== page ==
"From the very first Dave felt that documentaries had to be entertaining as well as informational if they were going to reach a large television audience. A great deal of effort was expended in creating a structure that somehow would give a sense of drama and tension to even the most mundane subject matter. Through the use of strong narrative storylines, music and effects, the Wolper Organization set out to make not just documentaries, but documentary movies. You could rely on David's unique and now legendary ability to persuade or motivate a sponsor or network executive to buy our film concepts. But first, Dave had to find a way around network news policy. They had a dictum, which has not changed very much over the years, that independent production companies cannot deal with public affairs, controversial themes or newsworthy personalities. David realized the if we couldn't deal with the present, we could turn to the past with series like Biography, and Hollywood and the stars, or specials like the Rise and Fall of the Third Reich, and the Making of the President. Later David found other ways to circumvent the net works with nature shows such as the Cousteau and the National Geographic series, then turned to reenactments of history with the Appointment with Destiny series. And always, there were specials dealing with non-newsworthy subjects scientists, artists, mountain climbers, financiers, and finally for good measure, dogs, cats and horses.
"Dave had the desire and the ability to attract and give an opportunity to a superb group of filmmakers many of whom are here today. His instincts in choosing creative personnel served him time and time again, as producers, directors, writers, editors were added to the growing company, all united by one aim-to make quality documentaries. Best of all, at Wolper Productions there was no hierarchy or ranking. At the creative level, you dealt directly with Dave on a give and take basis, there were no committees to oversee your work. If disagreements arose, if he couldn't convince you, you could convince him. Finally, when the moment came to screen the production for the networks or sponsors, there couldn't be a better man in your corner—handling network executives and sponsors was Dave's' special forte.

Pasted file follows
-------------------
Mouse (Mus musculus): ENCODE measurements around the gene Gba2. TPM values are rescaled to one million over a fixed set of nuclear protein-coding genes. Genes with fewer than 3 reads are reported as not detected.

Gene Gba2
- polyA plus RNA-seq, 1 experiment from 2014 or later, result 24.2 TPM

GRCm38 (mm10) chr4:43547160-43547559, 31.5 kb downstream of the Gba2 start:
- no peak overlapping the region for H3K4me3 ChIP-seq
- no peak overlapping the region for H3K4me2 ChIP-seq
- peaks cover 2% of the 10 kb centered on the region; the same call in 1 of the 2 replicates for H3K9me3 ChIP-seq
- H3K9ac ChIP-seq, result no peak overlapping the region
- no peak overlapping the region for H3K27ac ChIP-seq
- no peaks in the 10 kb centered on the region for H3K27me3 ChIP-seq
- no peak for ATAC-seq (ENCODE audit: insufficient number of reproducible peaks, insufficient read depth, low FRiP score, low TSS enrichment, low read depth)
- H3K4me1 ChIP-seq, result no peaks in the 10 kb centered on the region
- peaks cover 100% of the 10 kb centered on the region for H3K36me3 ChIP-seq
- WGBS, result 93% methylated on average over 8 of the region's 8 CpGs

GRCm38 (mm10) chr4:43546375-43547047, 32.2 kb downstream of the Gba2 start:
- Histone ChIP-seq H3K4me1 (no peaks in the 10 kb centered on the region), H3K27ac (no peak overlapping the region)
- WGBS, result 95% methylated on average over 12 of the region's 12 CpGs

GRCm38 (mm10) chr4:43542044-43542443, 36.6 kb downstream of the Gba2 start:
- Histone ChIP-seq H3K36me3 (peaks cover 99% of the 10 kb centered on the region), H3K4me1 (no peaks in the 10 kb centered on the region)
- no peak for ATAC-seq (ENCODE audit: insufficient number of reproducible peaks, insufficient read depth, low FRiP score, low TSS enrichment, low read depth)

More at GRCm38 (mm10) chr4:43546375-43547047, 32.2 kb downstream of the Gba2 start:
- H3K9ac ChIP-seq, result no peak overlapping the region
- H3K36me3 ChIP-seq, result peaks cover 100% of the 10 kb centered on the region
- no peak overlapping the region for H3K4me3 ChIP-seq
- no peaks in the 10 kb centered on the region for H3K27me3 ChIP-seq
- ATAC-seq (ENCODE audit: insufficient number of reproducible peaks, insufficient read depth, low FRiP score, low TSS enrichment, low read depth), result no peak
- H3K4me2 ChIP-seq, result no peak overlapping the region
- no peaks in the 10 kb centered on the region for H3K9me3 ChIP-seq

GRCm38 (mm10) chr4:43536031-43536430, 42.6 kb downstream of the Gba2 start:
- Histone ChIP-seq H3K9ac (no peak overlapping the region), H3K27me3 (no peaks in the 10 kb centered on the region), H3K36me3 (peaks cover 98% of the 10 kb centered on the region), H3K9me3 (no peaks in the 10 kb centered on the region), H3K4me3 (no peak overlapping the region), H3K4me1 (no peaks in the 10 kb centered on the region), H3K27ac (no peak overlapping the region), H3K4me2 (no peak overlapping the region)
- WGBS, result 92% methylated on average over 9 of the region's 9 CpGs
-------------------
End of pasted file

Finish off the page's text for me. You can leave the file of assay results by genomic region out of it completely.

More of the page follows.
"During those years, Wolper Productions was a training ground, a pressure cooker, a place for experimentation, a film carnival... and a hell of a place to work. It ended in 1977 and we all moved on to other parts of the industry. Of the more than 300 films we made, not all were masterpieces. But during those years, a very talented group of filmmakers, led by David Wolper, created a huge body of work that, in the years to come, will continue to illuminate the history of our times."